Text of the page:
It's Not The End Of Literacy; It's The Changing Of Literacy

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It's Not the End of Literacy; it's the Changing of Literacy


It is normally said that the introduction of computer devices is the end of literacy. Most of the parents think that due to the use of computer devices their children spend more time on computer. But they do not understand that computers are the new source of acquiring literature material.


An interesting part by Howard Gardner of Harvard talks about the diverse types and formats that reading has taken since the age of hieroglyphics, through the creation of the publishing press, and eventually to the present digital age. He takes an amazingly hopeful viewpoint, regardless of the present anxieties about the computer congesting out reading time, therefore assisting to the general down turn in literacy skills. He does, although, forecast that the riches of distinct literacy and the alleviate of going amidst them — on an iPhone, for demonstration — may destabilise the once-hallowed rank of books. He furthermore states that the convenience and portability of the publication aren't effortlessly restored, though under certain attenuating components — a month-long enterprise journey, state — the benefits of Amazon's hand-held electrical devices kindle reading apparatus trumps a bag full of dog-eared paperbacks.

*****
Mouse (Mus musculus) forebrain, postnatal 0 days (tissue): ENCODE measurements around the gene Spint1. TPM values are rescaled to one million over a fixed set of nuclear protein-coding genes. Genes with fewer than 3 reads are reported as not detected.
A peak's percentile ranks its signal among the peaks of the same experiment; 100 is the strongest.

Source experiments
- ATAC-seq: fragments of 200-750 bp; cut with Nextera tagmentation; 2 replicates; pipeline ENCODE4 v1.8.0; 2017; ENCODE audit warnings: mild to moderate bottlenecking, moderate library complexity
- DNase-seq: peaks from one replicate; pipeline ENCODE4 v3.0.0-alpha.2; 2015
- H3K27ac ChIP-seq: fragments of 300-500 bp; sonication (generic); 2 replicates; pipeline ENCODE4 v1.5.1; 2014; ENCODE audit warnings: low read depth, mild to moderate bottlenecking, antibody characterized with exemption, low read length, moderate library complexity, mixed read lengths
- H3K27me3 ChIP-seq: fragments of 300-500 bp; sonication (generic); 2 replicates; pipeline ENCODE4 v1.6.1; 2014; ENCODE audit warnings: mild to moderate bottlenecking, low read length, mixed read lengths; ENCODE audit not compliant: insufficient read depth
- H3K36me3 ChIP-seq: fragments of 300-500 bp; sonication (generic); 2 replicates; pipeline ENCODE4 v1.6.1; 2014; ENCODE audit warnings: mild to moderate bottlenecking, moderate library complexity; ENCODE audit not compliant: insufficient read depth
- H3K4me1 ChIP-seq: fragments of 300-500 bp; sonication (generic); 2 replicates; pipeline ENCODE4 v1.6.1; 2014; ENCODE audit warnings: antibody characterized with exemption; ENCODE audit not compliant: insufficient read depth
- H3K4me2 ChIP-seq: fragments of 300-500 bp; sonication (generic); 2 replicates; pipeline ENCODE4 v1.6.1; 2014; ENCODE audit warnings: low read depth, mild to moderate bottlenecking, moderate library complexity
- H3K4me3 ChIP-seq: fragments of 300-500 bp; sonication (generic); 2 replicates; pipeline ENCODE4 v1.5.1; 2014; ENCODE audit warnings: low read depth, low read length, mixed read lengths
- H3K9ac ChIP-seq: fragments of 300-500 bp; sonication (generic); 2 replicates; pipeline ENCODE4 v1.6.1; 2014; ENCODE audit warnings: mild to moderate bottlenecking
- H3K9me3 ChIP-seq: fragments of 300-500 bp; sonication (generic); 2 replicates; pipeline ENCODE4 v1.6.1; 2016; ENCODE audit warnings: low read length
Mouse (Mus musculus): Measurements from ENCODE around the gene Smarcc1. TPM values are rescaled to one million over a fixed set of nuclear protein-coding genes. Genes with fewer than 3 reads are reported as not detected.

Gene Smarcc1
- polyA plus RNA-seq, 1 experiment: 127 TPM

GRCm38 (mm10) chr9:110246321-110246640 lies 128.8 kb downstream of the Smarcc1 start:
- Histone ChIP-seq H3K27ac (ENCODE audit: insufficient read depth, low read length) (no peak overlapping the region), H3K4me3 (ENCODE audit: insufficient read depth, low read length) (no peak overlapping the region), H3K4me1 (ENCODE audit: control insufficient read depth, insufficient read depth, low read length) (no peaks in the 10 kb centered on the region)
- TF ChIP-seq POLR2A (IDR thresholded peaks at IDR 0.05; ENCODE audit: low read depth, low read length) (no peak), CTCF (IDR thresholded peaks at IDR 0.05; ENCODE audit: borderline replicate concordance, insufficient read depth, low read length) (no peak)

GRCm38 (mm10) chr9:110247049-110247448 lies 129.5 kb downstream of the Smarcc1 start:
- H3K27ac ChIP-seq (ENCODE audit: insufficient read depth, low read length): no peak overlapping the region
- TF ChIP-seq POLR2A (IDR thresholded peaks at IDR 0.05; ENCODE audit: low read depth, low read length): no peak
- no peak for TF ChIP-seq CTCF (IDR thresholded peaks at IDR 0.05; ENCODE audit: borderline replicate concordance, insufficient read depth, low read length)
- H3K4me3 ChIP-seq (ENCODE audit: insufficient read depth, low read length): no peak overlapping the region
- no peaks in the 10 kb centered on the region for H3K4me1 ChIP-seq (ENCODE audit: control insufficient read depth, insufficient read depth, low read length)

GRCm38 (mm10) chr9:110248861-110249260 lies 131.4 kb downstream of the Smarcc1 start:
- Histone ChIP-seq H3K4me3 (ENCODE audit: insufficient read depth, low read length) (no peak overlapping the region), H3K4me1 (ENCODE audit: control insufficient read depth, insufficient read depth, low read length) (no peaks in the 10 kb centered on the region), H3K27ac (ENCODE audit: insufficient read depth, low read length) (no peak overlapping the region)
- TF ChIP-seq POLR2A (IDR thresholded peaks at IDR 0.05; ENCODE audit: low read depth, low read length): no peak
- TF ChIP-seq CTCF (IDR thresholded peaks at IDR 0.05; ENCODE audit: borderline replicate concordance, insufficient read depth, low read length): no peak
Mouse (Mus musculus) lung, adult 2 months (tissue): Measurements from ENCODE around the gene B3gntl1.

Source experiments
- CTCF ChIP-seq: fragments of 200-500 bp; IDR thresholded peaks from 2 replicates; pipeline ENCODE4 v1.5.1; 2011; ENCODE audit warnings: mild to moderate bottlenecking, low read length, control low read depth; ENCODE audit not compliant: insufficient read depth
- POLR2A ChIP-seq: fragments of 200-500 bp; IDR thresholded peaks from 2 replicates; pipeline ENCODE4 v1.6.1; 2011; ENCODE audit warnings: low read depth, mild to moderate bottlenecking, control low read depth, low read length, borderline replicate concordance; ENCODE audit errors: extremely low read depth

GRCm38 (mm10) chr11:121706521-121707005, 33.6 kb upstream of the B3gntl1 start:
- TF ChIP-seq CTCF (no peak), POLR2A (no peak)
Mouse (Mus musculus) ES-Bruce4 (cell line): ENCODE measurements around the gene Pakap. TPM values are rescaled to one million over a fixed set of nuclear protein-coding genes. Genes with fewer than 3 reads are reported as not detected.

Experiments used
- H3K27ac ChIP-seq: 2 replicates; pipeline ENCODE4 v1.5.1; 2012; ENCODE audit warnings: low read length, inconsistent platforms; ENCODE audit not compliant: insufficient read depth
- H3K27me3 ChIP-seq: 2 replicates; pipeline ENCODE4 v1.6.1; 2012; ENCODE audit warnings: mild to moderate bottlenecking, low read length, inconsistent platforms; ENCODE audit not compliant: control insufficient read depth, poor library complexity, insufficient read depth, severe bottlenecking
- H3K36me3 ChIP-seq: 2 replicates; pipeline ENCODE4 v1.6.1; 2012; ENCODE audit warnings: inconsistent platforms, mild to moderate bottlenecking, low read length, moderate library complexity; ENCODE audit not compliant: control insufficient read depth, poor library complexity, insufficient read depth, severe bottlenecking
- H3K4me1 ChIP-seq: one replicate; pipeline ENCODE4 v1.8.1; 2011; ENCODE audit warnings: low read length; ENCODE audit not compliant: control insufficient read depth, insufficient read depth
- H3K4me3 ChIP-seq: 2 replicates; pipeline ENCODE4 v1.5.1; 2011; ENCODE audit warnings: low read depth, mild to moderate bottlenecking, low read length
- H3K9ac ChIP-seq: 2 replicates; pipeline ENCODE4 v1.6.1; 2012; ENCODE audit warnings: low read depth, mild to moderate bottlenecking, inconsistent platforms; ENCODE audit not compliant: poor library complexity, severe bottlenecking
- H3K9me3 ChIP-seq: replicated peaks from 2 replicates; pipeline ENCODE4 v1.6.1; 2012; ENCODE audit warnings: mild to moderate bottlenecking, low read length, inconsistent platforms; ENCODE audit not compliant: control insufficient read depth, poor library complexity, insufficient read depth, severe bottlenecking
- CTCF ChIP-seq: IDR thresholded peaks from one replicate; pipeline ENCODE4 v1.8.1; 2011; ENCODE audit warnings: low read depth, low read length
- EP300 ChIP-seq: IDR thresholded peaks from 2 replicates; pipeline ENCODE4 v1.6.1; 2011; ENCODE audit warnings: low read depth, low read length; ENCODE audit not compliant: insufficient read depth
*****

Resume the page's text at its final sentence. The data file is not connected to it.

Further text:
But of the changes in the media landscape over the past few centuries, those featuring digital media are potentially the most far-reaching. Those of us who grew up in the 1950s, at a time when there were just a few computers in the world, could never have anticipated the ubiquity of personal computers (back then, IBM's Thomas Watson famously declared that there'd be a market for perhaps five computers in the world!). A mere half-century later, more than a billion people can communicate via e-mail, chat rooms and instant messaging; post their views on a blog; play games with millions of others worldwide; ...
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